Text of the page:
- Companies claiming their products are 100 per cent biodegradable do not provide consumers with full composting information, making the claims superfluous
- The lack of global harmonisation of labels depicting various environmental claims adds to the confusion
The next time you order a takeout meal from your favorite restaurant, or buy a soft drink in a plastic bottle, bear in mind that approximately 40 per cent of all plastic produced is discarded after a single use and makes up most of the World’s waste.
A World Bank report on ‘Tackling Increasing Plastic Waste’, estimates that the weight of plastics in oceans will exceed that of fish by 2050 and that there will be about 12 billion tonnes of plastics in landfills.
Plastic manufacturing has doubled every 15 years, outpacing production of literally all other manmade products. The material is a convenient, cheap, and versatile packaging material compared to its substitutes.
Numerous propositions have been put forward to manage plastic waste effectively. For instance, in line with the Sustainable Development Goals, Kenya banned the use of paper carrier bags and outlawed single-use plastics in protected areas like national parks and beaches.
While plastics use remains dangerously high and environmentally harmful, consumers have increasingly pivoted toward environmentally friendly products, spurred by the clarion call to reduce, reuse and recycle.
Labels such as “all natural”, “biodegradable”, “microwave safe”, and “ecofriendly” are now ubiquitous on plastic containers as businesses seek to appeal to environmentally conscious consumers.
Whereas this behavior change is commendable, some businesses are deceiving consumers by making false or unsubstantiated claims about the environmental attributes of their packaging. Greenwashing claims put the health and safety of consumers at risk.
According to the 2020 ‘Can I Recycle This?’ report by the United Nations Environment Programme and Consumers International, inconsistent on-packaging communication “contributes to significant consumer confusion regarding sustainability of plastic packaging.”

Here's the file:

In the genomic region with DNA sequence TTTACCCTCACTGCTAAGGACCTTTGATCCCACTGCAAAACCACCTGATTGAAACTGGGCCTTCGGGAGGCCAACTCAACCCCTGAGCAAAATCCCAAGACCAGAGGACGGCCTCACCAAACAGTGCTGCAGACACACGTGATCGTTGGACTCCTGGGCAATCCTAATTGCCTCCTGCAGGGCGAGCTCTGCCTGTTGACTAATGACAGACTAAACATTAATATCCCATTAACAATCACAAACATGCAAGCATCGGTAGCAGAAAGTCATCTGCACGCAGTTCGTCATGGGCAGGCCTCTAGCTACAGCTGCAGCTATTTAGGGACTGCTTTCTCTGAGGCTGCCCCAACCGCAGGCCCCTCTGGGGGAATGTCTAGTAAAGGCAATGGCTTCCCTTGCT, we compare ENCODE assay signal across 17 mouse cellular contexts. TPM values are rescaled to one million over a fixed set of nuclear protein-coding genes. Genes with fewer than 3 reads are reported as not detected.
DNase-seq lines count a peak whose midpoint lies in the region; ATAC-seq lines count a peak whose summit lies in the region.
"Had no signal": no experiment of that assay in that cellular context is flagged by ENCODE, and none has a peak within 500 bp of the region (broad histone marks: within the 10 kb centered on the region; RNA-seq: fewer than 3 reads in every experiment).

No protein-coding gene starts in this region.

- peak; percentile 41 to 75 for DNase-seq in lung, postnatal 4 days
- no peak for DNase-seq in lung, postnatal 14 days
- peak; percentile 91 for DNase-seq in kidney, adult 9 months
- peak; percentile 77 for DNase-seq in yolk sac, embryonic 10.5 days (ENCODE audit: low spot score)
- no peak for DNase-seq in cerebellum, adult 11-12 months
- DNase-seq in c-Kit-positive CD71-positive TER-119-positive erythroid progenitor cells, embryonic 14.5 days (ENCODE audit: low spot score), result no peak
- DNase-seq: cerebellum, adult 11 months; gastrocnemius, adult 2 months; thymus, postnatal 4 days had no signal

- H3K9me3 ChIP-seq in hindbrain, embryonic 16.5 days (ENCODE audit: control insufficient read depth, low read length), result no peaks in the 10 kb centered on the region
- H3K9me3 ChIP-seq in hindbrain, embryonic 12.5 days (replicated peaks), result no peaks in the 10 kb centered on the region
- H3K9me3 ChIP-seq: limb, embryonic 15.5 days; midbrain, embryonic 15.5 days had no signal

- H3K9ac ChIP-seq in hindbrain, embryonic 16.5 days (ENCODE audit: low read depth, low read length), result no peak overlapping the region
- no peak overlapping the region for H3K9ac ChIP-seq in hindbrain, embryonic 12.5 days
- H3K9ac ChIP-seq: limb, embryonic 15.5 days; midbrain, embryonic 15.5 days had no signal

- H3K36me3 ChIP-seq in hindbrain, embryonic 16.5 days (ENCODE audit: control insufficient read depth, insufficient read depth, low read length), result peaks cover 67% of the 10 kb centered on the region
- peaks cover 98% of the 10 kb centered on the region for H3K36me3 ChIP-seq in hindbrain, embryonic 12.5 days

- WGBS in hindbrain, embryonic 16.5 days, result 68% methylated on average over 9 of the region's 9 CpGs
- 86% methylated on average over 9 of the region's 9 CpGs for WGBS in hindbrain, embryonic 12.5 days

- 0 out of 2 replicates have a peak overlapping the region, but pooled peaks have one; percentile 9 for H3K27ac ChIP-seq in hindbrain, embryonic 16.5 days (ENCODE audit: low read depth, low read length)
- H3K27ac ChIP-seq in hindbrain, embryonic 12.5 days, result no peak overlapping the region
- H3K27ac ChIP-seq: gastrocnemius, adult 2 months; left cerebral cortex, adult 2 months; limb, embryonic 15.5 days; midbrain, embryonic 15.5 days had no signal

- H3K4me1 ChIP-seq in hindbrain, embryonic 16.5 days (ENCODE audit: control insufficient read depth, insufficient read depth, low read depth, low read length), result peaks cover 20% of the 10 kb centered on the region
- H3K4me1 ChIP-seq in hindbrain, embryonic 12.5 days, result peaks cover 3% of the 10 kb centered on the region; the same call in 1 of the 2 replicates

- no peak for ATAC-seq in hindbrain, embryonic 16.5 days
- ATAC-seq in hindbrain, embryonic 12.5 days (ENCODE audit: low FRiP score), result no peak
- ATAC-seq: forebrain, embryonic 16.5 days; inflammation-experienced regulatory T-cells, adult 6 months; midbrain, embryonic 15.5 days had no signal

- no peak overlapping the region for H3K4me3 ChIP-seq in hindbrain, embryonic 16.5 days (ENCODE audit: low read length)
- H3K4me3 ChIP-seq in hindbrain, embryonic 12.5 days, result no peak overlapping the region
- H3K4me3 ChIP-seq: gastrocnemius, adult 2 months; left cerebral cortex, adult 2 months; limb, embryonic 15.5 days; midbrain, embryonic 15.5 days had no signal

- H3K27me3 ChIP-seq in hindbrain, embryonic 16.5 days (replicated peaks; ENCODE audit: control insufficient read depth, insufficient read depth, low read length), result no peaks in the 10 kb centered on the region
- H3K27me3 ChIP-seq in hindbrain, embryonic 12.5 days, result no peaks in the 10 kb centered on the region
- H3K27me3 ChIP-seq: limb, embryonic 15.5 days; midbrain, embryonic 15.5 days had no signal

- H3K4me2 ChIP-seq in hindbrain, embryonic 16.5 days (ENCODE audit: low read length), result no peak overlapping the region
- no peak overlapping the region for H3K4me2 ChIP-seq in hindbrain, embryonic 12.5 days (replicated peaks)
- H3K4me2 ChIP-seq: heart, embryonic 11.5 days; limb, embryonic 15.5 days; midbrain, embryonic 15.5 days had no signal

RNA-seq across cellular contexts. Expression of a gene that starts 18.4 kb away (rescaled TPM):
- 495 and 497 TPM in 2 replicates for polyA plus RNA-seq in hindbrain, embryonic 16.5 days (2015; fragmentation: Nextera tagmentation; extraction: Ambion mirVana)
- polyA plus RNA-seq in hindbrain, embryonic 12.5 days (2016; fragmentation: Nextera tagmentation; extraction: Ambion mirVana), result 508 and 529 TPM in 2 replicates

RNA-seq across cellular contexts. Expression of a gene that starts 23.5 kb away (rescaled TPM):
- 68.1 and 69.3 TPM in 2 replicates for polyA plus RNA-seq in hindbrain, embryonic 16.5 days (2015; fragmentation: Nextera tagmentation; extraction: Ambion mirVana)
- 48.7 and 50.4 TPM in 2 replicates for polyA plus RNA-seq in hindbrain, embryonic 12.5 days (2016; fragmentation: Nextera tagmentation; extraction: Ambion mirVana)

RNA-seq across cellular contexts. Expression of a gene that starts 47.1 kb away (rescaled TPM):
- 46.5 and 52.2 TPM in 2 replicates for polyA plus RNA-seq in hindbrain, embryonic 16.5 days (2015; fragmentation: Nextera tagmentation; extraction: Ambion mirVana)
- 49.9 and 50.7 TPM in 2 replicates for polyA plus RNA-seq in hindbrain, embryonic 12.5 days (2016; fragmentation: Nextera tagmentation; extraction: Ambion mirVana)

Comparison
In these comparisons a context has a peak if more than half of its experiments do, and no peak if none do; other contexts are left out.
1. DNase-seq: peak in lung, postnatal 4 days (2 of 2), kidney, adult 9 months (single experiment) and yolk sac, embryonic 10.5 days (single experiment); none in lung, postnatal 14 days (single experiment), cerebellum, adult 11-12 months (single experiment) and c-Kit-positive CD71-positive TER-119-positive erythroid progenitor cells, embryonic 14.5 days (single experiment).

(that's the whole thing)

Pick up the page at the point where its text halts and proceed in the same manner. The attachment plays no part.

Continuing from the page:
As part of marking this year’s WCRD, the Authority is sensitising consumers and businesses about potential violations with regard to environmental claims on plastic packaging, with the objective of spurring positive behaviour change.
Additionally, companies claiming their products are 100 per cent biodegradable do not provide consumers with full composting information, making the claims superfluous. The lack of global harmonisation of labels depicting various environmental claims adds to the confusion.
In this fluid environment, where marketing targets sometimes trump ethical business practice, consumers are unable to make informed decisions. Deceitful claims erode consumer confidence in business and damage the reputation of companies, even those abiding by the law.
It is therefore indicative that this year’s World Consumer Rights Day, which is commemorated annually on March 15, is themed ‘Tackling Misleading Environmental Claims on Plastic Products’.
The WCRD is an annual event aimed at raising global awareness about consumer rights and needs, promoting and protecting their basic rights, and protesting against market conduct undermines those rights.
Article 46 (1) of the Constitution outlines salient consumers rights, including the right to information necessary for consumers to gain full benefit from goods and services and the right to protection of their health and safety. Further, misleading representations by businesses regarding goods or services are expressly prohibited by the Competition Act No 12 of 2010.
In furtherance of this, the Competition Authority of Kenya has made several determinations against companies making false claims on their goods and services, including in the juices, edible oils, maize flour, and bread sub-sectors. Other aspects where businesses mislead typically mislead consumers is with respect to the grade, performance characteristics, quality, model, place of origin, availability of spare parts, and existence of warranties of goods and services.
As part of marking this year’s WCRD, the Authority is sensitising consumers and businesses about potential violations with regard to environmental claims on plastic packaging, with the objective of spurring positive behavior change.
One of the Authority’s major contributions to sustainable consumption is its decision to automate all its technical services in September 2020. Our decision to go paperless has greatly reduced the e-waste generated by the Authority and reduced printer maintenance and stationery costs by about 80 per cent.
Additionally, the operational switch has resulted in significant savings for our stakeholders and ourselves, especially with regard to printing costs since we are no longer accept manual filings of cases. We appreciate that e-waste, like plastics, are a major environmental challenge which require our concerted intervention.
Manager, Consumer Protection. [email protected]